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He Shall Go Out Free

The Lives of Denmark Vesey, Revised and Updated Edition

Douglas R. Egerton

On July 2, 1822, Denmark Vesey was hanged in Charleston, S.C., for his role in planning one of the largest slave uprisings in the United States. During his long, extraordinary life Vesey played many roles—Caribbean field hand, cabin boy, chandler's man, house servant, proud freeman, carpenter, husband, father, church leader, abolitionist, revolutionary. Yet until his execution transformed him into a symbol of liberty, Vesey made it his life's work to avoid the attention of white authorities. Because he preferred to dwell in the hidden alleys of Charleston's slave community, Vesey remains as elusive as he is today celebrated, and his legend is often mistaken for fact.

In this biography of the great rebel leader, Douglas R. Egerton employs a variety of historical sources—church records, court documents, travel accounts, and newspapers from America and Saint Domingue—to recreate the lost world of the mysterious Vesey. The revised and updated edition reflects the most recent scholarship on Vesey, and a new afterword by the author explores the current debate about the existence of the 1822 conspiracy. If Vesey's plot was unique in the annals of slave rebellions in North America, it was because he was unique; his goals, as well as the methods he chose to achieve them, were the product of a hard life's experience.
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Rowman & Littlefield Publishers
Pages: 296Size: 6 1/2 x 9 1/2
978-0-7425-4222-8 • Hardback • December 2004 • $95.00 • (£65.00)
978-0-7425-4223-5 • Paperback • December 2004 • $35.00 • (£23.95)
978-1-4616-3724-0 • eBook • December 2004 • $34.99 • (£23.95)
Douglas R. Egerton is the author of the critically acclaimed Gabriel's Rebellion: The Virginia Slave Conspiracies of 1800 and 1802 and Charles Fenton Mercer and the Trial of National Conservatism. He is professor of history at Le Moyne College in Syracuse, New York.
Chapter 1: The Book of Telemaque, 1767–1782
Chapter 2: Stranger in a Strange Land, 1783–1793
Chapter 3: Nor a Lender Be, 1794–1799
Chapter 4: Freedom, 1800–1817
Chapter 5: Building the House of the Lord, 1817–1821
Chapter 6: Exodus, 1821–1822
Chapter 7: Lamentations, May–June 1822
Chapter 8: Judges, June–August 1822
Chapter 9: The Temple Finished, 1822–1865
Appendix 1: The Charleston Hanged
Appendix 2: Denmark Vesey and the Historians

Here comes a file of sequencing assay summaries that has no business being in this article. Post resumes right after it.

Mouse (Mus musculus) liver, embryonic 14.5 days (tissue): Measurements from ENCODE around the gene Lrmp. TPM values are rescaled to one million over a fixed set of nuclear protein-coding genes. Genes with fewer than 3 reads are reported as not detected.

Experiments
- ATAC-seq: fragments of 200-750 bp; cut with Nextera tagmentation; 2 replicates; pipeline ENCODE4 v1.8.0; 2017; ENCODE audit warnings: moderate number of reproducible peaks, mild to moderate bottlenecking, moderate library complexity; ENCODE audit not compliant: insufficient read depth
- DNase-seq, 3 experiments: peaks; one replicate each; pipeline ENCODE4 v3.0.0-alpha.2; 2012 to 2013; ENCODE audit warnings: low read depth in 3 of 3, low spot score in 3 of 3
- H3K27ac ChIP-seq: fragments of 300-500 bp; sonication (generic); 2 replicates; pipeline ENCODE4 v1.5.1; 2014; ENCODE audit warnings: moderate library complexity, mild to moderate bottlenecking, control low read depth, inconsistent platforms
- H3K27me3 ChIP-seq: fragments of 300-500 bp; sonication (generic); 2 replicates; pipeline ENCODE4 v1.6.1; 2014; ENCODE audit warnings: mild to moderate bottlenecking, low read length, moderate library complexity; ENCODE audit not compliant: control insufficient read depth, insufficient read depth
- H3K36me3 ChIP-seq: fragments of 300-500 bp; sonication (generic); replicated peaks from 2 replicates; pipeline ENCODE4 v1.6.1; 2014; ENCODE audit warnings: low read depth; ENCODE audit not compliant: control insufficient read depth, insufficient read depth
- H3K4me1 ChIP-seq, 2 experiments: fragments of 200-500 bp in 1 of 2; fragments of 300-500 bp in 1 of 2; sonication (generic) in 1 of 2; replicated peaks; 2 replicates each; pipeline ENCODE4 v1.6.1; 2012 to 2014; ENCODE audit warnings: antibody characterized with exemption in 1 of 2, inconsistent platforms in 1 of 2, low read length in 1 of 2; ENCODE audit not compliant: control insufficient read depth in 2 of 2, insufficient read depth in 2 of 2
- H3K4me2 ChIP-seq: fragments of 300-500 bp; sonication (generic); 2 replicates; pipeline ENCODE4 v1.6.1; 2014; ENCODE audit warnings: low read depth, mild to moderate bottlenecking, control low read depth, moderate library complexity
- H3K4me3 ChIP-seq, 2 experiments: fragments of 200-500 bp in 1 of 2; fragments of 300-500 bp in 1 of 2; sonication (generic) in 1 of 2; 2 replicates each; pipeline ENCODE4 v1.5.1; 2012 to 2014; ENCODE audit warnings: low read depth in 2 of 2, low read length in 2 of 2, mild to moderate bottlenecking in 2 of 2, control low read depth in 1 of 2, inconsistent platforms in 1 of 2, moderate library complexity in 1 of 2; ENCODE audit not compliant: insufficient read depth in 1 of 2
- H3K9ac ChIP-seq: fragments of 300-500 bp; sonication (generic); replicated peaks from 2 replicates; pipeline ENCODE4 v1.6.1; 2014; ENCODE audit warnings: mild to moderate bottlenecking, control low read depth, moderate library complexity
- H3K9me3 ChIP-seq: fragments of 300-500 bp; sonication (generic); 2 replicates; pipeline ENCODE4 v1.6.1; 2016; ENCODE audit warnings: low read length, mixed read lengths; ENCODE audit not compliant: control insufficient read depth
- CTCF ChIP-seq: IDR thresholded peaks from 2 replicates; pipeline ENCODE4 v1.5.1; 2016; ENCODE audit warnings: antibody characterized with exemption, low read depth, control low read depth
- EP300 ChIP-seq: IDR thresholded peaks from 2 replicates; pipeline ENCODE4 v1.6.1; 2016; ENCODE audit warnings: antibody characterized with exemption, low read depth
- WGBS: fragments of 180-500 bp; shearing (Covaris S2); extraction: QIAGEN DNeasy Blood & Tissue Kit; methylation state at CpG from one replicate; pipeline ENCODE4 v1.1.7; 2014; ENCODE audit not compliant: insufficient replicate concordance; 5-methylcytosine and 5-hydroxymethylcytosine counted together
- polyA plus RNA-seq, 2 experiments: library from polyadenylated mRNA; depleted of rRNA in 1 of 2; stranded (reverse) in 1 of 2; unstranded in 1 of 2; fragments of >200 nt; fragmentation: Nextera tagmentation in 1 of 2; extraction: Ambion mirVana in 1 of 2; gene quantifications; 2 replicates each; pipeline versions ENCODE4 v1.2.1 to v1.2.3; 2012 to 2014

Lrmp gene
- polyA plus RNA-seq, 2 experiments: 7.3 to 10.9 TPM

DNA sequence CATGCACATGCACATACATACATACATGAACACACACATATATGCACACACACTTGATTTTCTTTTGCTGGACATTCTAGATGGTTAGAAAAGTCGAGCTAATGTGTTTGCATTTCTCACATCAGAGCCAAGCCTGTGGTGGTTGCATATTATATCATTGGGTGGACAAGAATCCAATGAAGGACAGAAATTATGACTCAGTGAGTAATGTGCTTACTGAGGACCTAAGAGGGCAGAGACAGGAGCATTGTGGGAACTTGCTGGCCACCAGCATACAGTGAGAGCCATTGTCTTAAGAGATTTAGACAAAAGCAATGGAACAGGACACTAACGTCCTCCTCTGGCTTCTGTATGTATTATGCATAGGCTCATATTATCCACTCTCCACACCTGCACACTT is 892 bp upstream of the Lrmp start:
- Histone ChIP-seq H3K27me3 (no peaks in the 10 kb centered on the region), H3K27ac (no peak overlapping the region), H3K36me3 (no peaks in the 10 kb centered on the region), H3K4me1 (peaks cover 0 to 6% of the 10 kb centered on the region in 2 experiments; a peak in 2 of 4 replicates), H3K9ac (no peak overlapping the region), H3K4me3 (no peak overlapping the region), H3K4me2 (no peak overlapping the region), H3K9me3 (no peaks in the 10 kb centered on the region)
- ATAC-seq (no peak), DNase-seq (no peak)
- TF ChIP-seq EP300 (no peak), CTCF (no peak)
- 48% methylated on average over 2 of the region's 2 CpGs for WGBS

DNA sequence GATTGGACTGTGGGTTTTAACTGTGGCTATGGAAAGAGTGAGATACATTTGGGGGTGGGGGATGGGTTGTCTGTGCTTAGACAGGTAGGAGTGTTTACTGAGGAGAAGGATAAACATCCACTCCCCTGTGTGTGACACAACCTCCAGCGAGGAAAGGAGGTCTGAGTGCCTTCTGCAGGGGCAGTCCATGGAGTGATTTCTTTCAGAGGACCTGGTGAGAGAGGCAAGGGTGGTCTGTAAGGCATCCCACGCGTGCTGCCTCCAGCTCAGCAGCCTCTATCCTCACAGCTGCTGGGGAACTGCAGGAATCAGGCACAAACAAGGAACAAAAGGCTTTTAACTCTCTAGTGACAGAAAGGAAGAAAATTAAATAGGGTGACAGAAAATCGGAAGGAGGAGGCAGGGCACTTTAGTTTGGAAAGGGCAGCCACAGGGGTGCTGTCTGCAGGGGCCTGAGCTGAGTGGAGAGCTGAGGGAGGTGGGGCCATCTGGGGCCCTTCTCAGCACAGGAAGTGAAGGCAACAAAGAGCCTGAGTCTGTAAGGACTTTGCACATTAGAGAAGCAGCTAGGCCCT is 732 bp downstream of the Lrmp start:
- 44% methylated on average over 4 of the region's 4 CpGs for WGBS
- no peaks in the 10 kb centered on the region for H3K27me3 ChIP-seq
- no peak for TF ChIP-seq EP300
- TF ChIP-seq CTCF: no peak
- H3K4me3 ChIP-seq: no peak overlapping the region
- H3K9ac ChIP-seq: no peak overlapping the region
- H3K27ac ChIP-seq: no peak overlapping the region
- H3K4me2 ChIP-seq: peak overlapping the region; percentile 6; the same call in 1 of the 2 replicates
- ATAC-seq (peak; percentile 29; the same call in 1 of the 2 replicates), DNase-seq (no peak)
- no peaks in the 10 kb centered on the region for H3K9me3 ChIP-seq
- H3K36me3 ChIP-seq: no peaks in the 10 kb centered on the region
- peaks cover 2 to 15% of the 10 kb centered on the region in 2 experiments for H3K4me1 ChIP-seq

Essay on Sources
This is an extraordinary work, the product of probing research and fluent writing. Despite the sparse written record, Vesey's 'lives' as emigrant, slave, and freeman are sketched with vitality and understanding. The twenty-first century needs this readable reminder of an inspiring man and a significant event. (Previous Edition Praise)
Leslie H. Fishel, Jr., author of Black America: A Documentary History

The riveting story of Denmark Vesey and his comrades allows Egerton to explore expertly both the brutality and the limits of white planters' rule. This study is a rich reminder of the centrality of movement and revolt in the history of the emancipation of U.S. slaves. (Previous Edition Praise)
David Roediger, author of The Wages of Whiteness and Towards the Abolition of Whiteness

A fine biography that sheds light on an important but often misunderstood conspiracy. Together with Gabriel's Rebellion, this book establishes Douglas R. Egerton as a leading student of American slave revolts. (Previous Edition Praise)
Peter Kolchin, author of American Slavery: 1619–1877

An informed and compelling portrait of a Herculean figure in Southern history. Egerton combines careful sleuthing and a biographer's intuition to bring a key American life out of the shadows and place it in a complicated Atlantic setting. (Previous Edition Praise)
Peter H. Wood, author of Black Majority: Negroes in Colonial South Carolina from 1670 Through the Stono Rebellion

Egerton seeks Vesey in the few records that remain, ranging from newspaper stories to hastily scribbled court transcripts, in uncommon sources from the Carolinas to Haiti. He finds that Vesey was a complicated man whose freed status and eloquence in several languages did not seem to matter, whose frustration with white society, white religion, and white power led him to organize a revolt that consisted of slaves simply walking away from it all. Egerton includes very useful essays on his sources and on Vesey's treatment by historians.
Reference and Research Book News

Egerton writes in a clear, engaging style; his work is fully documented and reflects a solid grasp of scholarship on slavery and slave revolts. (Previous Edition Praise)